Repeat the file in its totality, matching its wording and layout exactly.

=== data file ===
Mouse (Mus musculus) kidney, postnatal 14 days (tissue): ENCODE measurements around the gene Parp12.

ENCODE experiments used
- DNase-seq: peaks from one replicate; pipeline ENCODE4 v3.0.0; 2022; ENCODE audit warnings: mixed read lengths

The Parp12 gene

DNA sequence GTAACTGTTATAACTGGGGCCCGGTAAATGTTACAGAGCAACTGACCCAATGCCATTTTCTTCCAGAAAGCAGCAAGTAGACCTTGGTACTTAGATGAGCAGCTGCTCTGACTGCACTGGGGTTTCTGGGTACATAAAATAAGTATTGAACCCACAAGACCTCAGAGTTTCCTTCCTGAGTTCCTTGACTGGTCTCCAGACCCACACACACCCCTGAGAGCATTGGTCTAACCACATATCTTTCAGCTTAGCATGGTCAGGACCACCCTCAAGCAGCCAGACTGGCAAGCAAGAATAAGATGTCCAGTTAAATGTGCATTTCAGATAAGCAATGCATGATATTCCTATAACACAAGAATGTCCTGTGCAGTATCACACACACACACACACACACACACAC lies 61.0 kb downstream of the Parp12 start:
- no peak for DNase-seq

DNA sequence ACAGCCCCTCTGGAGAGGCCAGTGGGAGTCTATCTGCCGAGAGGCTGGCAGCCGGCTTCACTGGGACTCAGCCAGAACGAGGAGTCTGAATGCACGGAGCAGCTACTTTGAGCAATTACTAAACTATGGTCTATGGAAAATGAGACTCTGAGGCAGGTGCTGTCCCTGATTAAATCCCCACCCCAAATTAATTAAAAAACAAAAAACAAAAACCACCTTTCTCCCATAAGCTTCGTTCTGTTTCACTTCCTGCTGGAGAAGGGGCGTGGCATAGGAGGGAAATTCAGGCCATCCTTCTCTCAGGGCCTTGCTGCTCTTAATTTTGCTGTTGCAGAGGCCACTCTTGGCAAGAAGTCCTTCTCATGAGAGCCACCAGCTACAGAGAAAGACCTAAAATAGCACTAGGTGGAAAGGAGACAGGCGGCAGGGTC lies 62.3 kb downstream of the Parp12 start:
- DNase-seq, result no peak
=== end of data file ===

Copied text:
Mouse (Mus musculus) kidney, postnatal 14 days (tissue): ENCODE measurements around the gene Parp12.

ENCODE experiments used
- DNase-seq: peaks from one replicate; pipeline ENCODE4 v3.0.0; 2022; ENCODE audit warnings: mixed read lengths

The Parp12 gene

DNA sequence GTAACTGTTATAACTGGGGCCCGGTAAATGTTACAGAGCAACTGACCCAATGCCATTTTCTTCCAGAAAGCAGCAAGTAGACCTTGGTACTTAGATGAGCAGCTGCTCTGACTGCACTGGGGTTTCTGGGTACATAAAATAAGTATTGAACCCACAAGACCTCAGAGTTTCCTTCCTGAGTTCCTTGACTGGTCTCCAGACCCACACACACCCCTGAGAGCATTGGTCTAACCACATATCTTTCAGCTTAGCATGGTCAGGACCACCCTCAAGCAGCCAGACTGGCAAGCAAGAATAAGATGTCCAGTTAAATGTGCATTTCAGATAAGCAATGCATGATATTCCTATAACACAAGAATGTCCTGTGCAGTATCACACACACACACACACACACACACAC lies 61.0 kb downstream of the Parp12 start:
- no peak for DNase-seq

DNA sequence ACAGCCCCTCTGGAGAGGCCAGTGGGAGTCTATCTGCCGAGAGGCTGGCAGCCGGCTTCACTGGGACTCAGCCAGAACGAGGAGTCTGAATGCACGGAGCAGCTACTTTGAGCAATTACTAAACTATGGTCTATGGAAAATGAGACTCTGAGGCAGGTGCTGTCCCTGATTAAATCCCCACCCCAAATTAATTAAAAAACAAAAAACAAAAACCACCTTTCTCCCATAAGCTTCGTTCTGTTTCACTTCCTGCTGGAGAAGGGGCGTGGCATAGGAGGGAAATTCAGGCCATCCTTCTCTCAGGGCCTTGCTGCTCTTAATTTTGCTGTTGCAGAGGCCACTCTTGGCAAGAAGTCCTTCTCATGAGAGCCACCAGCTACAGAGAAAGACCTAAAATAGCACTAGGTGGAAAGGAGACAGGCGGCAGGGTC lies 62.3 kb downstream of the Parp12 start:
- DNase-seq, result no peak